Winter Park-based Atlantic Housing Partners has more than 14 acres under contract southwest of Orlando International Airport, with plans for a new mixed-income or market-rate apartment complex near a growing hub of airport and industrial jobs.
The affordable housing developer filed a Development Plan on Monday with Orange County for a 252-unit apartment complex, set on 14.47 acres at the northwest corner of Airport Park Drive and E. Wetherbee Road.
"Job growth is what is attracting us to that location," principal Scott Culp told GrowthSpotter. "Our research shows there are approximately 18,000 jobs at the airport, another 1,900 jobs at the airport Hyatt, and 1,500-odd jobs estimated at the Amazon warehouse (fulfillment center) two miles from this site."
Background on approved plans for the site, delays the developer overcame, and major employers nearby.
By Mike Salinero
Apr 18, 2017 | 5:41 PM
The property also lies roughly three miles south of Liberty Park at AIPO and other growing industrial parks west of the airport.
Dubbed the "Wetherbee Road Apartments," plans call for three buildings of three stories with surface parking and some private garages, recreation and open space. The unit count's mix is estimated as 142 one-bedrooms, 39 two-bedrooms and 71 three-bedrooms.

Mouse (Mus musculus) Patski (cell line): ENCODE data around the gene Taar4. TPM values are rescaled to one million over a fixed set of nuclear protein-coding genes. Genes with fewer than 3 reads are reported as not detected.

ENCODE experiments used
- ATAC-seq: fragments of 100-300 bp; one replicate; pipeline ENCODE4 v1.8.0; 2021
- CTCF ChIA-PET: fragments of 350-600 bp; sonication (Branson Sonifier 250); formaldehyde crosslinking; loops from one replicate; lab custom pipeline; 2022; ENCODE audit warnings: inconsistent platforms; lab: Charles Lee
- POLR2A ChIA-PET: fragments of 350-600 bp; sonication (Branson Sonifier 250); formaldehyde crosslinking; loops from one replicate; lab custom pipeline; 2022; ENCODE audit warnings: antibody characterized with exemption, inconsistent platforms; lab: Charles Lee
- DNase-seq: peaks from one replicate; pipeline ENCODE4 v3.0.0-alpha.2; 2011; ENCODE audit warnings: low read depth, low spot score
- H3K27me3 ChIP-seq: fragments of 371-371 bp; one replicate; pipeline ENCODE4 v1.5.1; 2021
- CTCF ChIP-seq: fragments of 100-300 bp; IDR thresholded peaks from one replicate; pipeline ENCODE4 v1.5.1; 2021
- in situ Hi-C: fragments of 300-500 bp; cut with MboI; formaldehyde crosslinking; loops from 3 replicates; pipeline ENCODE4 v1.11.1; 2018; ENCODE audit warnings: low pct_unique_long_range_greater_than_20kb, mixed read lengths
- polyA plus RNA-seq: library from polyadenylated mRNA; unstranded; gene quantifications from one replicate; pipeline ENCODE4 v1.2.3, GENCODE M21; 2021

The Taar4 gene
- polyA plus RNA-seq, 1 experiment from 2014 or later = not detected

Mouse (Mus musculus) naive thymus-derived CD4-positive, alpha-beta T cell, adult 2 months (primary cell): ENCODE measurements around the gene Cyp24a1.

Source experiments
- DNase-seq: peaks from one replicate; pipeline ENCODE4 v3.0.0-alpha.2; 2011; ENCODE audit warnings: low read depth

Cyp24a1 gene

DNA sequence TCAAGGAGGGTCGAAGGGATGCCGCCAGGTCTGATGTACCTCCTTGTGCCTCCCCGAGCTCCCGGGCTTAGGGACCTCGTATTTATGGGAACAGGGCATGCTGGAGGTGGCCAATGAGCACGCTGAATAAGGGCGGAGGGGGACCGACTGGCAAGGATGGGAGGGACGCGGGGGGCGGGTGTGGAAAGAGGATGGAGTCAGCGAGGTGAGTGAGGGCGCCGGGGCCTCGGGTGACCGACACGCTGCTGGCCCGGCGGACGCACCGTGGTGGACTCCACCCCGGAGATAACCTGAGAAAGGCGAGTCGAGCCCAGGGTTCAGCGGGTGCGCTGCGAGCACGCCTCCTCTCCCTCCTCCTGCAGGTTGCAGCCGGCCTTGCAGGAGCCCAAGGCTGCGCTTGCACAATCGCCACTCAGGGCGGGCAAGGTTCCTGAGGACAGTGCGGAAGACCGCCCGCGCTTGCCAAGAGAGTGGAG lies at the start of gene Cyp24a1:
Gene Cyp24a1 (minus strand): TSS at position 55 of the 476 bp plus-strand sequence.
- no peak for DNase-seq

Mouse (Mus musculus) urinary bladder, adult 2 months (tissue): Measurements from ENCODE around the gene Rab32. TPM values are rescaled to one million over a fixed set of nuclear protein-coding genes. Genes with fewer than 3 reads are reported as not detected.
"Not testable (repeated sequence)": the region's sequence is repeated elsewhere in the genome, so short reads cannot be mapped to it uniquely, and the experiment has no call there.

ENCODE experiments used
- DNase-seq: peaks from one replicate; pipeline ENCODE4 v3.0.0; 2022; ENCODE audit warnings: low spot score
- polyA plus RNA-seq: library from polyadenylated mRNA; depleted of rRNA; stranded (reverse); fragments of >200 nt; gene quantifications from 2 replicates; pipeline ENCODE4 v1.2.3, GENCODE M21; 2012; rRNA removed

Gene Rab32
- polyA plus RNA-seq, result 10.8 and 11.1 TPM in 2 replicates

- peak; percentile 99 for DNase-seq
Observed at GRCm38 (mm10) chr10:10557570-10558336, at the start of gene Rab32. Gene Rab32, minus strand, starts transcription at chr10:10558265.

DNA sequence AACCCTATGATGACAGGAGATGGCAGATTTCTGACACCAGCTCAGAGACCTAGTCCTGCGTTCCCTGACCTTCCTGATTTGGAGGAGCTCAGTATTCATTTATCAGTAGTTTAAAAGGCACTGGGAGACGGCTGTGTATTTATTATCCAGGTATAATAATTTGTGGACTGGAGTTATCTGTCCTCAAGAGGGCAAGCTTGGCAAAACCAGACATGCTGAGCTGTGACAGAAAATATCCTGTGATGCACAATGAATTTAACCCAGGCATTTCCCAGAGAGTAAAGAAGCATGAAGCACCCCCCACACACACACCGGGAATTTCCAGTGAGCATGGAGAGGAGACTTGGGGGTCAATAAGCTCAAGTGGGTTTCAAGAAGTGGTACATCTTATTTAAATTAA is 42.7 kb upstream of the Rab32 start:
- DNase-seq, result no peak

Atlantic Housing wants to dedicate a portion of those units as affordable housing, but Culp said a number of questions remain about if the county, state and Florida Housing Finance Authority will have the funding resources available over the next year to source.
The Sadowski Affordable Housing Trust Fund was established by the state 25 years ago to allocate revenue from doc stamp taxes specifically for affordable housing development. But since 2003, state legislators have been taking money from that trust fund to shore up other areas of the budget.
Counties get affordable housing money allocated from that fund. High fee structures at the Orange County Housing Finance Authority are another cost area Culp said must still be negotiated, as well as transportation impact fees from the county.
"We'll proceed with our planning and permitting, and in the next nine to 12 months should identify if the resources are there to make a mixed-income community viable," he said. "If necessary, it will end up as a market-rate community."
The land owners and prospective sellers are a quartet of private investors who have held the land since at least 1986. They own another 11.7 undeveloped acres directly north.
Atlantic Housing's most prominent local project is a 256-unit mixed-income housing and commercial project in downtown Orlando's Creative Village. Concrete footers and foundation on that site began to be poured earlier this month, Culp said.